That was the Month that Was: December 2019

2 December  

BC Civil Resolution Tribunal reports monthly figures with continued high satisfaction ratings – 84 per cent would recommend it to others.

3 December 

Project Callisto, developed for sexual harassment campus university reporting, announces that it will be growing from 12 to 25 campuses in 2020.

7 December

New York Times reports that a bone marrow transplant changed a recipient’s DNA and, in particular, ‘all of the DNA in his semen belonged to his donor’. The recipient, an American working in a sheriff’s office, remarked, ‘“I thought that it was pretty incredible that I can disappear and someone else can appear”’. The case would seem to have major implications for DNA identification.

9 December

Law Society of England and Wales issues report entitled Lawtech: a comparative analysis of legal technology in the UK and in other jurisdictions. This is discussed at https://law-tech-a2j.org/law-tech/legaltech-and-the-law-society-a-comparative-analysis/.

10 December

UK Academics Jack Maxwell and Joe Tomlinson publish an interesting blog reflecting on issues raised by algorithmic justice, in particular in a lecture by Lord Sales: ‘There are points of contention that may be had but public lawyers ought to take heed of Lord Sales’ key message: there is a need to start ‘engaging with the debates about the digital world now, and as a matter of urgency.’

11 December

The English and Welsh Ministry of Justice lost record numbers of digital devices in 2018-9. ‘The figures show the ministry lost 354 mobile phones, PCs, laptops and tablets over the year, compared with 229 during 2017-18. The number of lost laptops alone increased from 45 in 2016-17 to 201 in 2018-19,’ reports UKAuthority.

11 December

The Law Foundation of Ontario announces investment of $Can400,000 (£236,000) to examine technology’s role in providing legal services. The grants are discussed at https://law-tech-a2j.org/law-tech/access-to-justice-and-technology-ontario-to-explore-what-works/.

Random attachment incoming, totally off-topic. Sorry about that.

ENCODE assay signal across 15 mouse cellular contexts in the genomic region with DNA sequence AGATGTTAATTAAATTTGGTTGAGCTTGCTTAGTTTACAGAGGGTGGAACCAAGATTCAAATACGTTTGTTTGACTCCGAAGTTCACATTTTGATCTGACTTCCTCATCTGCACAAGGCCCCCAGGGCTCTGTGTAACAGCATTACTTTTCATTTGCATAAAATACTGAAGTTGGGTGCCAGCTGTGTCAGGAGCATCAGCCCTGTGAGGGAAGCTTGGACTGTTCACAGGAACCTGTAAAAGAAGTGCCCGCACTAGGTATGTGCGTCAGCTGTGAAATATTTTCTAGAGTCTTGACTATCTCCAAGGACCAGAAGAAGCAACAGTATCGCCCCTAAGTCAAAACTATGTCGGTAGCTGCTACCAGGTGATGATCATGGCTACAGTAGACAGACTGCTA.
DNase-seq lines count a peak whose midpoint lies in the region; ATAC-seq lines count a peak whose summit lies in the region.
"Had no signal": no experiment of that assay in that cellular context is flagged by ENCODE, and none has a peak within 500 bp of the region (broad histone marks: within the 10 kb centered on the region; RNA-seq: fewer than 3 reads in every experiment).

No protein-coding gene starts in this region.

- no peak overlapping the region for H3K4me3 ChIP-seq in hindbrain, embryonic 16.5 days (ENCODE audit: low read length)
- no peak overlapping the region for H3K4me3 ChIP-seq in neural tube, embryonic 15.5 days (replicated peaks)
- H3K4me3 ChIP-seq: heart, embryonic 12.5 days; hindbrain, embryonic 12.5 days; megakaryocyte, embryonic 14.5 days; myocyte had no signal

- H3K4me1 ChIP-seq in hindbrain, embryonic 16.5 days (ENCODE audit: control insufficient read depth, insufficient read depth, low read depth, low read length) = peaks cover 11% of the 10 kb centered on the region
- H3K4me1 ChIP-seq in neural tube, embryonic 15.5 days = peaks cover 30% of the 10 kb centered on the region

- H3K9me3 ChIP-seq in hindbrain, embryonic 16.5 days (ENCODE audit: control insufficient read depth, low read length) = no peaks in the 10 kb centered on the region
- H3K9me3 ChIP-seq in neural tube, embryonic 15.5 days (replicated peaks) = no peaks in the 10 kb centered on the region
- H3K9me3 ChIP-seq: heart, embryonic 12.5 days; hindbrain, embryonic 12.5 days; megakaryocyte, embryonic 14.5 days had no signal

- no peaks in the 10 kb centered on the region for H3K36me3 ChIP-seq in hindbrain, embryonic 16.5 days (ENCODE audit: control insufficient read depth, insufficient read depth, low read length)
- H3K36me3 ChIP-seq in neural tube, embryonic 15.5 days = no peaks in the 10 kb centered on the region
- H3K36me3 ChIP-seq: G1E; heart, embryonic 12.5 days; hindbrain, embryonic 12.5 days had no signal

12 December 

Ballyfermot library in Dublin opens two Creative Studios where you can record a podcast for free if you have a library card.

18 December

UK Competition and Markets Authority publishes interim report on how online platforms like Google and Facebook operate. It found that ‘the digital advertising sector has grown massively and is now worth around £13 billion – much larger than any other form of advertising.’

20 December

The New South Wales Law and Justice Foundation publishes research on uptake of self help resources, discussed at https://law-tech-a2j.org/odr/australian-report-emphasises-what-works-approach-to-self-help/.

26 December

Fastly reported on improvements to the international infrastructure for the internet in the last year. ‘In May of this year, SpaceX launched 60 low-Earth-orbit (LEO) satellites to provide high-speed, broadband internet to parts of the world that never had access to it. And they plan to launch another 40,000 in the coming years. OneWeb, Telesat, Amazon, and Facebook have also thrown their hats into the LEO satellite ring, with some already requesting permission to launch their own fleets. While new satellites took to the sky, 27 new, fiber-optic submarine cables, totaling 39,094.5 kilometers* in length, were installed on the ocean floor this year.’

29 December

Three London councils announce project ‘to create an open platform of accessible tools, designed to meet the needs of social workers, partner agencies and families that would allow social workers to spend more time collaborating with families. We’ve now designed and developed an alpha version of FamilyStory using an agile approach to continuously test, learn and iterate designs based on feedback from families and social workers.’

29 December

The Surveillance Camera Commissioner for the UK is reported by The Guardian as saying “‘Lack of guidance leaves public services in limbo on AI’”. This is, in fact, a regular theme of the commissioner who wrote a blog about it earlier in the year. He supports one consolidated regulator of surveillance: ‘I simply posit the view that some overt surveillance camera applications whether in themselves or combined with other technologies are so progressively intrusive in their capabilities that they can be the equal of some covert surveillance activities in terms of the intrusion caused.’

 

Image by smarko from Pixabay

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